Figure 2: Annual changes in atmospheric methane in parts per billion derived from direct atmospheric measurements from 1983 to 2011 AD. The annual increase in atmospheric methane from 2000 to 2011 is 2.5 ppb/year, about the rate at the end of the nineteenth century. The peaks in the direct atmospheric measurements reflect the influence of El Ninos. The peak in 1991 is an indirect effect from the eruption at Mt. Pinatubo in June 1991 and the 1998, 2007 and 2010 El Nino’s are marked by dashed lines. Data source CSIRO [iii]


Grazing animals only release carbon in methane that has been removed from the atmosphere by the pastures they consume.  This process, which recycles carbon over the short term, is carbon neutral as methane is broken down in the atmosphere to form CO2 which is recycled to plants with no net additions to the atmosphere. It is the same as the CO2 closed cycle for human energy needs.  Indeed, this same closed cycle is recognised to justify biofuels.  Accordingly there is no cause for concern about methane from grazing animals.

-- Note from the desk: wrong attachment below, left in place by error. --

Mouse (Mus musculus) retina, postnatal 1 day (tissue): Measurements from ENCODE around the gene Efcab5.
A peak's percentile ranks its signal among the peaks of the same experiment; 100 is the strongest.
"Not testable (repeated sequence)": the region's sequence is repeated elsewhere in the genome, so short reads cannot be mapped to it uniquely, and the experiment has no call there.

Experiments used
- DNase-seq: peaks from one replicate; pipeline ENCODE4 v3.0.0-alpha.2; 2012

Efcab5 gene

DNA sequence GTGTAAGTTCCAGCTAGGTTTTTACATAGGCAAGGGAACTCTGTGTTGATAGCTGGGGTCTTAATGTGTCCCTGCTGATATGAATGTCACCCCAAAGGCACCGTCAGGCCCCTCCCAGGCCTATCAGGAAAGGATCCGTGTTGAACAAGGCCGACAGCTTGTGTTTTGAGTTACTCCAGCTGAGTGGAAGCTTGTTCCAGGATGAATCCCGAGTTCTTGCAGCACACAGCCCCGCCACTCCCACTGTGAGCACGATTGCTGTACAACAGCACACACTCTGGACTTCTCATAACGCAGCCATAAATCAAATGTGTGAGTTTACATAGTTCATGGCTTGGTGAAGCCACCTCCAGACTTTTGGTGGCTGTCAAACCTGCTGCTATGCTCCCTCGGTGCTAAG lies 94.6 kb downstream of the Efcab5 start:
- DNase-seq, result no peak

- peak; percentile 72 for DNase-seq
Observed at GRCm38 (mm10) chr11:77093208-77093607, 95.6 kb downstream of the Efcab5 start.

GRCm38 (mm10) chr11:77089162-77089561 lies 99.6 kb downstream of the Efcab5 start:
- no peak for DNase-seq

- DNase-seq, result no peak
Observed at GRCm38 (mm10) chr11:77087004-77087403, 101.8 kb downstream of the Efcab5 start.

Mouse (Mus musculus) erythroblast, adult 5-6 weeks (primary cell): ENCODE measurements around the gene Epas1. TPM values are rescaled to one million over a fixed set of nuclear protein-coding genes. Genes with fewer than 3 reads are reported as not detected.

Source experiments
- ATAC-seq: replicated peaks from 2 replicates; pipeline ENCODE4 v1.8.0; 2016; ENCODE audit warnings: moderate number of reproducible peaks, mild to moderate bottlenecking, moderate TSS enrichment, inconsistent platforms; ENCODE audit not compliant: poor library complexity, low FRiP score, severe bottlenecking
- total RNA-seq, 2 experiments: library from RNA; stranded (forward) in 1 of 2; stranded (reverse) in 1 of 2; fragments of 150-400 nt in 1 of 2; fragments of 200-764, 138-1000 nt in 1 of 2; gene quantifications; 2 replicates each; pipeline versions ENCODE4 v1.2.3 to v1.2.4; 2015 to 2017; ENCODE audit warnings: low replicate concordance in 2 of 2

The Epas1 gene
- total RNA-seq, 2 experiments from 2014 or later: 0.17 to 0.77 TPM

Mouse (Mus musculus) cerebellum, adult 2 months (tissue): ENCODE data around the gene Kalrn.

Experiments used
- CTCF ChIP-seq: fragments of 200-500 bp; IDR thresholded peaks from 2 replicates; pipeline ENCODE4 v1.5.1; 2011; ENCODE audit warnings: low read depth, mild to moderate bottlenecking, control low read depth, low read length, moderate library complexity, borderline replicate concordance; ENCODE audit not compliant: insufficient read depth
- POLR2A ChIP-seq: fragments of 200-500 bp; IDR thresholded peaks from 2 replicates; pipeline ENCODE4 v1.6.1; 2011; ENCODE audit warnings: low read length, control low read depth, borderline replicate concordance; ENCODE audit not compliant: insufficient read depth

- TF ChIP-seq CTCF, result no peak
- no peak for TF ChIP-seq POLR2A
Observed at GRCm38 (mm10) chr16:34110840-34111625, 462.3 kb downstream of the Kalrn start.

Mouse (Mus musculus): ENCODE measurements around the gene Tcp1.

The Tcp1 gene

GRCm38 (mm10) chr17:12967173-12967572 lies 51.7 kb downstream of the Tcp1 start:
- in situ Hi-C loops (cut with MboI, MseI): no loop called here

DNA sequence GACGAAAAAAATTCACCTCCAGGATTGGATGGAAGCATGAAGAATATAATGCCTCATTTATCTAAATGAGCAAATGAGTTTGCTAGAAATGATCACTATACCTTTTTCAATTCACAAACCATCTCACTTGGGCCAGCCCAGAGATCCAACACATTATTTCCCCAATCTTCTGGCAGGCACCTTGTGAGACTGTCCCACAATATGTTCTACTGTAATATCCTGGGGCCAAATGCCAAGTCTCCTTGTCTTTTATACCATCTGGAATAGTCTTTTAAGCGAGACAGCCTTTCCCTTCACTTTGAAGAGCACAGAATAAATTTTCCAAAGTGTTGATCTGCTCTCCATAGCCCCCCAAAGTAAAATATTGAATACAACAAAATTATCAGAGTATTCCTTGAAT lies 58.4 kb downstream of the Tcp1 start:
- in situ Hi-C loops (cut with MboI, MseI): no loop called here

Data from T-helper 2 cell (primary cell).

The contribution that methane might make to future global temperature changes has been overestimated in computer projections.  The IPCC scenarios assume that methane contributions to the atmosphere will continue to grow at rates of 12 parts per billion per year whereas for the last 10 years the rate has been less than 3 parts per billion per year (Figure 2). This extreme assumption of 12 parts per billion per year is used in the CSIRO modelling for sea level changes.

The inclusion of methane in the carbon tax regime and the resources devoted to reducing methane from farming practices, are both inappropriate and unnecessary.

 


[i] Flood, W. 2011, The methane misconceptions. Energy & Environment 22, 233-239,(2011)